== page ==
Something that’s arisen in numerous conversations recently is the wide range between how many photographs we each take.
A professional photographer might take thousands of photographs per assignment, and hundreds of thousands of images each year.
A casual amateur film photographer might shoot a roll of film a month, and less than a dozen rolls, or just a few hundred images, in the same year.
I imagine most of us here fall somewhere in between in how prolific we are.
At the height of my film photography around 2015, a busy month would be 15 rolls of film.
A quiet month might be six rolls.
Fifteen rolls of 24 exposure film is 360 shots. Or around 12 a day.
In the last six months I’ve shot almost entirely digital.
A couple of hours walk (which I can usually fit in once a week) might yield 100 photographs.
In between I might shoot up to another 50 in total a week on lunchtime walks, of the family and so on.
So a “typical” week currently I would estimate I make around 150 images. Which averages out to around 20 a day.
Now let’s look at how many of these get kept.
With film, my general romantic attachment to the medium, and 35mm cameras, mean I didn’t delete anything once they were scanned.
But in terms of the proportion shared and archived in my Flickr, a less successful roll might have yielded one shared photograph. Sometimes none.
A great roll might have given me six or eight out of 24 I then posted on Flickr.
I would say again that, because of my rose tinted view of film, my editing was less harsh than with digital images, which I saw (and to some extent still see) as more disposable and transitory.
So my “keeper” rate with film was between 0 and 30%, and I would be happy with a couple of great shots from a roll of 24, around 8%.
On the digital front, my baseline aim is one decent photograph from any photowalk. Obviously the longer the walk, and the more images made, the greater the likelihood, in theory, of achieving this.
In practice, many of my shorter walks result in keeping nothing.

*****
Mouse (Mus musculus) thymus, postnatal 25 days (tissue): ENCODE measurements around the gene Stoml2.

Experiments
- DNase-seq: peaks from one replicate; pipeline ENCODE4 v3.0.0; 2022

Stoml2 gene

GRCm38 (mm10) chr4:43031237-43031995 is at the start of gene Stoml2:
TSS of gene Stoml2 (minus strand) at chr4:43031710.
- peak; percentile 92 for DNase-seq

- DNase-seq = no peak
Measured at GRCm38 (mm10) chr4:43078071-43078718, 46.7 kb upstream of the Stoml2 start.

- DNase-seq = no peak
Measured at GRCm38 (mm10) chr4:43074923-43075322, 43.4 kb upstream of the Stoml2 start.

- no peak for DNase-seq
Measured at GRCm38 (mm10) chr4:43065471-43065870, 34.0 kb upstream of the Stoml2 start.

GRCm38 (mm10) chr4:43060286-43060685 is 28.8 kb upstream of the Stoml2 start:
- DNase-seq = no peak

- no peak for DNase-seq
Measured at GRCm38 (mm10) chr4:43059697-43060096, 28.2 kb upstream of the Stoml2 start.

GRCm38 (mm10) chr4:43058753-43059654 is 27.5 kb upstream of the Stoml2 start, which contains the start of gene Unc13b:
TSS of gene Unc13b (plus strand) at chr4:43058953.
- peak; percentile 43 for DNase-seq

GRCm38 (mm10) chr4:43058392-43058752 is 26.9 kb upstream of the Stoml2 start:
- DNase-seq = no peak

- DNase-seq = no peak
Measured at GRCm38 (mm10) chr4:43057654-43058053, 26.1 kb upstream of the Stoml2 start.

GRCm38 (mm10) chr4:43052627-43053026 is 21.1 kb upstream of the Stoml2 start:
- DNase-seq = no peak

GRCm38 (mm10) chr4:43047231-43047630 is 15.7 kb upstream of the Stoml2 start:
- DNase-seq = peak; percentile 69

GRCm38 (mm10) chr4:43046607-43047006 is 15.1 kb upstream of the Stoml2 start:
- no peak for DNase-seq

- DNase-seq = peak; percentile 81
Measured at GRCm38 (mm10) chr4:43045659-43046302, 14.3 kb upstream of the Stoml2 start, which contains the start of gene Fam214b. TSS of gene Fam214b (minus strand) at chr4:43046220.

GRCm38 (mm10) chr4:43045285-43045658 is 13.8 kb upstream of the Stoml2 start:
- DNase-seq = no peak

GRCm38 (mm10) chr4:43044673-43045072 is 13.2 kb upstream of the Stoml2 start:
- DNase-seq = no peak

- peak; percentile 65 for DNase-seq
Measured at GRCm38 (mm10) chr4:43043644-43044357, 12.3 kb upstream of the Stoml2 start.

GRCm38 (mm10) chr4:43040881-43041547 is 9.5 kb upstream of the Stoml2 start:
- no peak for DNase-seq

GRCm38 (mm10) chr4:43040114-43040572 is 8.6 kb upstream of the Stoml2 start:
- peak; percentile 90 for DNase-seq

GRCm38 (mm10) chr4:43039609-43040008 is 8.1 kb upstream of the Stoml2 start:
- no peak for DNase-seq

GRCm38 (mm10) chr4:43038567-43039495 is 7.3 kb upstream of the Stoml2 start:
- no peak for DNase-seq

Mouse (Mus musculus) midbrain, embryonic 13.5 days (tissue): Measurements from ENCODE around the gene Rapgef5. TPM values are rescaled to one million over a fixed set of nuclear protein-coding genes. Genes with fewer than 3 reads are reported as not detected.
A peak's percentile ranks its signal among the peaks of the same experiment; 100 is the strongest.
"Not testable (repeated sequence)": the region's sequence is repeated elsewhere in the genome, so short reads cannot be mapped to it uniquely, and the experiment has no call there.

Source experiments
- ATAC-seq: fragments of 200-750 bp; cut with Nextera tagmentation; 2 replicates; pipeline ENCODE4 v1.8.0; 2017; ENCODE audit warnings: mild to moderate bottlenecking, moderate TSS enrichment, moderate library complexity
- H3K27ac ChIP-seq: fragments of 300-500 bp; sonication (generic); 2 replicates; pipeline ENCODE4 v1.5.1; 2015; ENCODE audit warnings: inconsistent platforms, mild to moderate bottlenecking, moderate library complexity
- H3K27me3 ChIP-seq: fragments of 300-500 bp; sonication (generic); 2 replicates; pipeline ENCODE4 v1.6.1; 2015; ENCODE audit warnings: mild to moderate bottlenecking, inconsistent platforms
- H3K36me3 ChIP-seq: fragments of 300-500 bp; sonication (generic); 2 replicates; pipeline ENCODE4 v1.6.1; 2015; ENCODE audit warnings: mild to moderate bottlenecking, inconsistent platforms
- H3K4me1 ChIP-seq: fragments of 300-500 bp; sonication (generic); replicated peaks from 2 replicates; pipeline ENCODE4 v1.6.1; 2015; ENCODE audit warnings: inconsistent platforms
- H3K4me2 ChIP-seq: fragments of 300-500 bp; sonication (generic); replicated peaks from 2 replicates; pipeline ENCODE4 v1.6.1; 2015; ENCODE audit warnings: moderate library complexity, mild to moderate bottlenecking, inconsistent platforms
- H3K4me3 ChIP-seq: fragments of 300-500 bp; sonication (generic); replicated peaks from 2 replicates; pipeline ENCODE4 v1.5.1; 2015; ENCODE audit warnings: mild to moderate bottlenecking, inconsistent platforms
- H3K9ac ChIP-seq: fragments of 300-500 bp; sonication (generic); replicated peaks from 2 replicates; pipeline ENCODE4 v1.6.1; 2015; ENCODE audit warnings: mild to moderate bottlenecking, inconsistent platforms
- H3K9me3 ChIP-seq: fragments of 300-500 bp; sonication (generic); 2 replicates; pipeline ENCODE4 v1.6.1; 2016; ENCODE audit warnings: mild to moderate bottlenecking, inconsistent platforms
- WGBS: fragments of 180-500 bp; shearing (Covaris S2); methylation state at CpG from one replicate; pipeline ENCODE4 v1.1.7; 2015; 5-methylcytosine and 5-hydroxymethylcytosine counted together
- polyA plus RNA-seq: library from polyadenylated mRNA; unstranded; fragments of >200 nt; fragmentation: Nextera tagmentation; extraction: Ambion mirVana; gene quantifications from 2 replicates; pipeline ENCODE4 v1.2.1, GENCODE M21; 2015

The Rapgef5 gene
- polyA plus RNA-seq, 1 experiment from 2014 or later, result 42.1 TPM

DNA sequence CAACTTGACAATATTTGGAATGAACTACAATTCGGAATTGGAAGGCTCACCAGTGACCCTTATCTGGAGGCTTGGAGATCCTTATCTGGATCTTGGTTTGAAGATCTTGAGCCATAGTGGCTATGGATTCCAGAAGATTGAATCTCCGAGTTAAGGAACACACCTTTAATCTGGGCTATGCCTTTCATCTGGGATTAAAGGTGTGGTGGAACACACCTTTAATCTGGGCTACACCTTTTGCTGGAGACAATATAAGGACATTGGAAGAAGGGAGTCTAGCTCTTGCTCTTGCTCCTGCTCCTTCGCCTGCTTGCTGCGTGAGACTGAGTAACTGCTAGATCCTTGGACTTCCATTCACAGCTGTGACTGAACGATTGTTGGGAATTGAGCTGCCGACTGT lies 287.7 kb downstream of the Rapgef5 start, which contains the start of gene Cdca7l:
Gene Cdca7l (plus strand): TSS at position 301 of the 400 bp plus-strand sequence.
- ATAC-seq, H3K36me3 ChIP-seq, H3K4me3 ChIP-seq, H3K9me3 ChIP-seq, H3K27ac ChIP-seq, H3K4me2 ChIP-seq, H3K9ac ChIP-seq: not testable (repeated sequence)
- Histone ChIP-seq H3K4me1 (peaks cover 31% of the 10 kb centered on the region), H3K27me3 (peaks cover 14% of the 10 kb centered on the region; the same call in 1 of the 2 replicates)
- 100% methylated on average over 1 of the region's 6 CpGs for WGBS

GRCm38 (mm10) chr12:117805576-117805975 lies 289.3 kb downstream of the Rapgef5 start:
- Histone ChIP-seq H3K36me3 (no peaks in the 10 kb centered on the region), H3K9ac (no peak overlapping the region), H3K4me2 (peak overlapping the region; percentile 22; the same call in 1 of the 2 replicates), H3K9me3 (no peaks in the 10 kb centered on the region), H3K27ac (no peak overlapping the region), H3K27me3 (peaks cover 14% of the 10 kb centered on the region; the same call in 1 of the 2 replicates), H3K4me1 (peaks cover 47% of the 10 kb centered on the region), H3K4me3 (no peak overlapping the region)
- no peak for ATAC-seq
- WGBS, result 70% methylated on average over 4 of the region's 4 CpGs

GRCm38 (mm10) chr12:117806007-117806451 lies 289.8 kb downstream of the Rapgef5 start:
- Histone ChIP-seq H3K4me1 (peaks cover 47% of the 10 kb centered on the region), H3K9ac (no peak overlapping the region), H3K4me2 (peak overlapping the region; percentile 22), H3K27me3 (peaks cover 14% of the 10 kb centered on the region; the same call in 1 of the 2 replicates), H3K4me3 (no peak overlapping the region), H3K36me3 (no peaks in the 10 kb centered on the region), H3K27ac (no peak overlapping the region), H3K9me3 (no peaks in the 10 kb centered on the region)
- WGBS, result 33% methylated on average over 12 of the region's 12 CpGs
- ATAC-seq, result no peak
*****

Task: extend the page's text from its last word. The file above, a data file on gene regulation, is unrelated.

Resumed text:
One of my best longer walks of an hour or two will give me maybe 30 images out of 100 initially, then further, harder editing might whittle this down to 15 or 20. Then 10 might be shared, so around 10%. On a good day remember, on a bad day, 0%.
The keeper rate seems higher with film, but there are factors I haven’t compared directly, and scientifically.
I know that my aforementioned dreamy view of film made my editing more lenient. I know that sometime I would keep a film image purely because I liked one single element like the colour, or the bokeh in the part of the background.
With digital I generally feel that unless the whole image is worth keeping, it gets culled.
Also, I’m at peace with the fact that, certainly with my Pentax DSLRs, I often need two or three shots to get it right.
This is because, in my experience, the less forgiving exposure latitude of digital sensors compared with colour film say which often had -1 to +3 stops exposure latitude, means I get exposure wrong way more often.
With my Ricoh compacts I sometimes take another shot if I think the exposure isn’t right, but as I have the screen to preview, it’s much less often than with the DSLRs.
Meaning that, as with film, photographs shot with the Ricohs are rarely discarded due to exposure issues, unlike the Pentax DSLRs.
Maybe another reason I love the Ricohs – like film I don’t have to worry too much about nailing exposure.
Unlike film – and in theory this should make my keeper rate even higher – I can see the exposure in the screen before I click the shutter. With the DSLRs the exposure is probably my major concern, as overexposed images (or parts of an image) I see as quite ugly and not salvageable.
There’s a connected theory here regarding the relationship between the number of photographs you take and your rate of growth as a photographer.
Some will argue there’s no substitute for taking loads of pictures, then learning from the results which worked best and why, then taking that knowledge forward to shoot better next time.
So steadily and incrementally, you improve, and your keeper rate increases in time too.
Others are more of the camp that by being more discerning about when you press the shutter in the first place (or for each potential shot, asking “what’s the most incredible photograph I can make right here and now?”) will mean you’ll naturally end up with far fewer images, but a much higher a higher quality image, because of this increased thought beforehand.
I think I’m somewhere between the two.
I do certainly take more images on digital than with film, but take far fewer photos than I did a few years ago, because I tend to be more particular about when I press the shutter.
Where do you stand in this topic? How many photographs do you take in a week or month? What dictates how many you take?
Please let us know in the comments below (and remember to tick the “Notify me of new comments via email” box to follow the conversation).
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